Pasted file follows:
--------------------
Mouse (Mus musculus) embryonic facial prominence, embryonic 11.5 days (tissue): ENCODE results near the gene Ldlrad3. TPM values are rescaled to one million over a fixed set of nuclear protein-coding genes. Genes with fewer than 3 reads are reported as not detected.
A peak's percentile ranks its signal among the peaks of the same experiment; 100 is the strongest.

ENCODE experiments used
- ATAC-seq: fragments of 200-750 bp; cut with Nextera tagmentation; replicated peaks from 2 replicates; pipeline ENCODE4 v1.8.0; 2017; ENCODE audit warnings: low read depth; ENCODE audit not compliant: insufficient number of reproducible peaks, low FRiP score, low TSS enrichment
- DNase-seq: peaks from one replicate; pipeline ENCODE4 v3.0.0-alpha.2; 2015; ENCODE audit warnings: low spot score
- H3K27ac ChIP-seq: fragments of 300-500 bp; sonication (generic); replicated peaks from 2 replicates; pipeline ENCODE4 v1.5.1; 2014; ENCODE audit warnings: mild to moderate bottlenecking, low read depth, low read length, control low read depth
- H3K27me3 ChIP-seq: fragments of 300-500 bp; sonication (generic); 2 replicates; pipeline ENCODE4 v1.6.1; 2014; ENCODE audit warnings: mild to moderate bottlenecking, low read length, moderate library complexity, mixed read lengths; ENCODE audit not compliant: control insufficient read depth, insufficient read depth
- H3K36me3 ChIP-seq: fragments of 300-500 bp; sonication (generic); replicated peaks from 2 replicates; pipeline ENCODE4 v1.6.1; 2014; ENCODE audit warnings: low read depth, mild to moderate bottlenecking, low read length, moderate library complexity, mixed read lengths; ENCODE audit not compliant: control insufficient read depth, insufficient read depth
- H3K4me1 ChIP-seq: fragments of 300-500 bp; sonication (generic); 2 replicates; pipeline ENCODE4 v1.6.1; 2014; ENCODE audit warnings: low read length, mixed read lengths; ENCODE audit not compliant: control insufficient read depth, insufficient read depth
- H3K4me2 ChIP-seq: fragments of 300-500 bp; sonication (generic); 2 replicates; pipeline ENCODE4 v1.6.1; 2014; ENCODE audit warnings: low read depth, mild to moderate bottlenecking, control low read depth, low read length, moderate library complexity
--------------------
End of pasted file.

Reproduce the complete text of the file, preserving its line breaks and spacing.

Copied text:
Mouse (Mus musculus) embryonic facial prominence, embryonic 11.5 days (tissue): ENCODE results near the gene Ldlrad3. TPM values are rescaled to one million over a fixed set of nuclear protein-coding genes. Genes with fewer than 3 reads are reported as not detected.
A peak's percentile ranks its signal among the peaks of the same experiment; 100 is the strongest.

ENCODE experiments used
- ATAC-seq: fragments of 200-750 bp; cut with Nextera tagmentation; replicated peaks from 2 replicates; pipeline ENCODE4 v1.8.0; 2017; ENCODE audit warnings: low read depth; ENCODE audit not compliant: insufficient number of reproducible peaks, low FRiP score, low TSS enrichment
- DNase-seq: peaks from one replicate; pipeline ENCODE4 v3.0.0-alpha.2; 2015; ENCODE audit warnings: low spot score
- H3K27ac ChIP-seq: fragments of 300-500 bp; sonication (generic); replicated peaks from 2 replicates; pipeline ENCODE4 v1.5.1; 2014; ENCODE audit warnings: mild to moderate bottlenecking, low read depth, low read length, control low read depth
- H3K27me3 ChIP-seq: fragments of 300-500 bp; sonication (generic); 2 replicates; pipeline ENCODE4 v1.6.1; 2014; ENCODE audit warnings: mild to moderate bottlenecking, low read length, moderate library complexity, mixed read lengths; ENCODE audit not compliant: control insufficient read depth, insufficient read depth
- H3K36me3 ChIP-seq: fragments of 300-500 bp; sonication (generic); replicated peaks from 2 replicates; pipeline ENCODE4 v1.6.1; 2014; ENCODE audit warnings: low read depth, mild to moderate bottlenecking, low read length, moderate library complexity, mixed read lengths; ENCODE audit not compliant: control insufficient read depth, insufficient read depth
- H3K4me1 ChIP-seq: fragments of 300-500 bp; sonication (generic); 2 replicates; pipeline ENCODE4 v1.6.1; 2014; ENCODE audit warnings: low read length, mixed read lengths; ENCODE audit not compliant: control insufficient read depth, insufficient read depth
- H3K4me2 ChIP-seq: fragments of 300-500 bp; sonication (generic); 2 replicates; pipeline ENCODE4 v1.6.1; 2014; ENCODE audit warnings: low read depth, mild to moderate bottlenecking, control low read depth, low read length, moderate library complexity